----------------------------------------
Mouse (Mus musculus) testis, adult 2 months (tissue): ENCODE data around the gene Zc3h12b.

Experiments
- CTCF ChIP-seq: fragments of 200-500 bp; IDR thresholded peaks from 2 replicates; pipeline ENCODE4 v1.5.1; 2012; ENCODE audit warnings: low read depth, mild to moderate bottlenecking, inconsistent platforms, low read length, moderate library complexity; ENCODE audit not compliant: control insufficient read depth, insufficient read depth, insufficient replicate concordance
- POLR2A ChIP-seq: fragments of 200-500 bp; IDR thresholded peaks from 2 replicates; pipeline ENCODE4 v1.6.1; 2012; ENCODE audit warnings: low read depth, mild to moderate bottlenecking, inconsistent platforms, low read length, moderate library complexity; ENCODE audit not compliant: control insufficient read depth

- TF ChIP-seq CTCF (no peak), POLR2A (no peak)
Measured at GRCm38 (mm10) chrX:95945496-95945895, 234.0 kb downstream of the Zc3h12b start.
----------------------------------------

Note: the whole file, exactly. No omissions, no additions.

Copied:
Mouse (Mus musculus) testis, adult 2 months (tissue): ENCODE data around the gene Zc3h12b.

Experiments
- CTCF ChIP-seq: fragments of 200-500 bp; IDR thresholded peaks from 2 replicates; pipeline ENCODE4 v1.5.1; 2012; ENCODE audit warnings: low read depth, mild to moderate bottlenecking, inconsistent platforms, low read length, moderate library complexity; ENCODE audit not compliant: control insufficient read depth, insufficient read depth, insufficient replicate concordance
- POLR2A ChIP-seq: fragments of 200-500 bp; IDR thresholded peaks from 2 replicates; pipeline ENCODE4 v1.6.1; 2012; ENCODE audit warnings: low read depth, mild to moderate bottlenecking, inconsistent platforms, low read length, moderate library complexity; ENCODE audit not compliant: control insufficient read depth

- TF ChIP-seq CTCF (no peak), POLR2A (no peak)
Measured at GRCm38 (mm10) chrX:95945496-95945895, 234.0 kb downstream of the Zc3h12b start.